This can cause a whole host of unpleasant symptoms ranging from constipation to bloating to increasing the permeability of your gut. As I mentioned earlier, if waste products aren’t getting removed from your body or nutrients aren’t getting absorbed properly, your skin will definitely suffer.
However, fermented foods can also take things a bit further, even increasing the availability of vitamins and minerals and promoting the production of crucial B vitamins. They can also help to encourage the breakdown of tricky substances such as phytic acid3, which can block the absorption of iron! They also help to prevent inflammation and some studies have found that fermented foods can be especially useful if you’ve recently taken a course of antibiotics.4
The best fermented foods for your gut
Okay, so fermented foods have more than a few benefits when it comes to the health of our skin but, with so many out there we’re more than spoiled for choice. That’s why below I’ve listed four of my personal favourite fermented foods, discussing their unique skin-boosting properties and how you can effortlessly incorporate them into your diet!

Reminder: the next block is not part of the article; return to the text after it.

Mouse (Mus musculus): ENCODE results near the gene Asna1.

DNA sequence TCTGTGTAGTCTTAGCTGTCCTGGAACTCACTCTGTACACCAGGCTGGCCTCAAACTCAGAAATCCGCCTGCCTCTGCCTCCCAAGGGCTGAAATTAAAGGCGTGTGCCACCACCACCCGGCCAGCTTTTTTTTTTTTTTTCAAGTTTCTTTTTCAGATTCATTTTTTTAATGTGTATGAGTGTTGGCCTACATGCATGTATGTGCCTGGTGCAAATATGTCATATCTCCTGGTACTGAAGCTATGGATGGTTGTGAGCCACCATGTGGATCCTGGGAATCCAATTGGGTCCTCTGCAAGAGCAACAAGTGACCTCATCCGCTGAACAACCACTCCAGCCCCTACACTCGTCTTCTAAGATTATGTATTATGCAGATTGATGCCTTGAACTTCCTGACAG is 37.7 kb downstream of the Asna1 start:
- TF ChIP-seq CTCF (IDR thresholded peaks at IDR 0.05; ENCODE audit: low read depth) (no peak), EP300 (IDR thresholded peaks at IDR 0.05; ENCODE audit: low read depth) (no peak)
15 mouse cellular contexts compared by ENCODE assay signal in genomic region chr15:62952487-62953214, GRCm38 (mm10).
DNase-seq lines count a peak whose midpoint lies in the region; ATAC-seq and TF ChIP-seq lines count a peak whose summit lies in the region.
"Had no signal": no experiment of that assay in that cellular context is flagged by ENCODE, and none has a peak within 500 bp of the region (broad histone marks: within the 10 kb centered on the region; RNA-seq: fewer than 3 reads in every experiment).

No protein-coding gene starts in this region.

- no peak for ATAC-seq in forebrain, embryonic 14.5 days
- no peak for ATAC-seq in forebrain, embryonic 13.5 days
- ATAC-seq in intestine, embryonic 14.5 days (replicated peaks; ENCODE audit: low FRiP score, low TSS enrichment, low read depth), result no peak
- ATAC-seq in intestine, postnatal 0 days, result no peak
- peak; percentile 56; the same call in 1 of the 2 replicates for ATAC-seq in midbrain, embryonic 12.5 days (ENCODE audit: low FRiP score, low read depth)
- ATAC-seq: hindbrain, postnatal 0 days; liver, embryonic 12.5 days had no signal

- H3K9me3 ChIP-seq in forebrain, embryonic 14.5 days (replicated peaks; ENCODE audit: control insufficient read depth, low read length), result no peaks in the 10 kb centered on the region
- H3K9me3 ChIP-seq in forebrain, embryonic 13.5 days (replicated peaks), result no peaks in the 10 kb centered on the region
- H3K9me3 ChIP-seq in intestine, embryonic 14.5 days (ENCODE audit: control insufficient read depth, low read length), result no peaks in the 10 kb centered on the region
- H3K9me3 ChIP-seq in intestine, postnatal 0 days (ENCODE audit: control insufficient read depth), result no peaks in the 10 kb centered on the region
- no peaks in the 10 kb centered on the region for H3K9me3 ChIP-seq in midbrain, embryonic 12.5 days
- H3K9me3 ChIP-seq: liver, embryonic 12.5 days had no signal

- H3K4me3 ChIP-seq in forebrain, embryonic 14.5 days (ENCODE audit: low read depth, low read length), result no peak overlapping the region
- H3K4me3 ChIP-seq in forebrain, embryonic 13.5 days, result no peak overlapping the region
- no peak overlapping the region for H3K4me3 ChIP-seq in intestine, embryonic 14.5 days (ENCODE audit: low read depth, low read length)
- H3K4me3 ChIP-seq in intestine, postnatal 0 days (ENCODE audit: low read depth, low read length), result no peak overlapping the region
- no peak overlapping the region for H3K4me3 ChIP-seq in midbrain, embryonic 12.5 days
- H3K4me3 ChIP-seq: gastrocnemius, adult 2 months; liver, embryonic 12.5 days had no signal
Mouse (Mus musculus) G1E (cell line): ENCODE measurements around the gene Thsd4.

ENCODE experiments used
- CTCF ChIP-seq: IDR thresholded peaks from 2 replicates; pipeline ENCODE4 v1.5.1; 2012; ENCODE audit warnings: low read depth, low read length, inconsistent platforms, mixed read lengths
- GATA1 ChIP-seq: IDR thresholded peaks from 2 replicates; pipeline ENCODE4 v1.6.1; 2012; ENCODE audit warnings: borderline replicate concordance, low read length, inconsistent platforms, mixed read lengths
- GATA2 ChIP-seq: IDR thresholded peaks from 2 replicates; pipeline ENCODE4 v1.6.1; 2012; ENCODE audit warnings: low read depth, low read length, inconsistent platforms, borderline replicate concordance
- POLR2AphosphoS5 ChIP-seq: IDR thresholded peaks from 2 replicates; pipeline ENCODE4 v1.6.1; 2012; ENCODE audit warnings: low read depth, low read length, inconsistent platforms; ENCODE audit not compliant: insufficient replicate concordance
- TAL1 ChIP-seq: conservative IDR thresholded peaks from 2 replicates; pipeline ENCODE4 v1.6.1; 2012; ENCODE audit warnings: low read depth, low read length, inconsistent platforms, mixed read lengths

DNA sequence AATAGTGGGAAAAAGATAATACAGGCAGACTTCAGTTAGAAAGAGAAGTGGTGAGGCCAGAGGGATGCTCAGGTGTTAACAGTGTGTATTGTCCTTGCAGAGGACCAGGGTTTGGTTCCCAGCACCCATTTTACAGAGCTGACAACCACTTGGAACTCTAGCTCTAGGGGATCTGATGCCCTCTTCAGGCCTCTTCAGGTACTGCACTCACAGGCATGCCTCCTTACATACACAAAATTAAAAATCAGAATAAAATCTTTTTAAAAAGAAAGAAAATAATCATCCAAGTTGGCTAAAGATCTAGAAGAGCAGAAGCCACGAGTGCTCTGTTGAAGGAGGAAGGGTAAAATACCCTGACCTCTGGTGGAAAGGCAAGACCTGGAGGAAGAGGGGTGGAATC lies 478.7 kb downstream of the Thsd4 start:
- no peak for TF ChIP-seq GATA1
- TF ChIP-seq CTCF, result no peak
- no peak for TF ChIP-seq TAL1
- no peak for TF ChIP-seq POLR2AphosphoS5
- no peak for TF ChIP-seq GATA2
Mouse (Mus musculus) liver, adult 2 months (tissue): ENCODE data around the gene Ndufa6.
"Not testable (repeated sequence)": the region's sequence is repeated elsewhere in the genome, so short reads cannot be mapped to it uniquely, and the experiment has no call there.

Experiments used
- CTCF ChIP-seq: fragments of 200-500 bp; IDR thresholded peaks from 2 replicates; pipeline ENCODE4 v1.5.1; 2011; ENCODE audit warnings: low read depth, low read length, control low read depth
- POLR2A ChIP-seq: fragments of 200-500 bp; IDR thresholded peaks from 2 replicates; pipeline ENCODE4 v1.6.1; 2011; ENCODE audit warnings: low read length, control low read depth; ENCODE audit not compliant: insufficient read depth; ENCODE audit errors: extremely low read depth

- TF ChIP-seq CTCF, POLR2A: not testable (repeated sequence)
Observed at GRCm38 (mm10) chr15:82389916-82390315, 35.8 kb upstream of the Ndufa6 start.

1 – Kombucha
Gone are the days when kombucha was an obscure drink found exclusively in selected health food shops. Nowadays this fermented tea is everywhere and for good reason! Kombucha is made using a special type of tree fungus known as SCOBY (Symbiotic Culture of Acetic Acid Bacteria and Yeast), which gives it a quirky, tart flavour.
According to some sources this tree fungus also imbues kombucha with its skin boosting properties, with some claiming that the tea not only helps to detoxify the skin but can improve skin elasticity and hydration too!5 However, no studies have yet confirmed these assertions so at the moment the jury’s still out. Nevertheless, a glass of kombucha a day might not be a bad idea and you can easily find it in wholefood shops, cafes or even your local supermarket!
2 – Kefir
According to the experts over at ‘Trust me…I’m a doctor!’ kefir, a type of fermented milk, possibly offers the most benefits when it comes to boosting your gut health. The team at ‘Trust me… I’m a doctor!’ conducted an experiment, splitting participants into three distinct groups. Each group was asked to try different methods for four weeks with the aim of boosting their friendly gut bacteria.6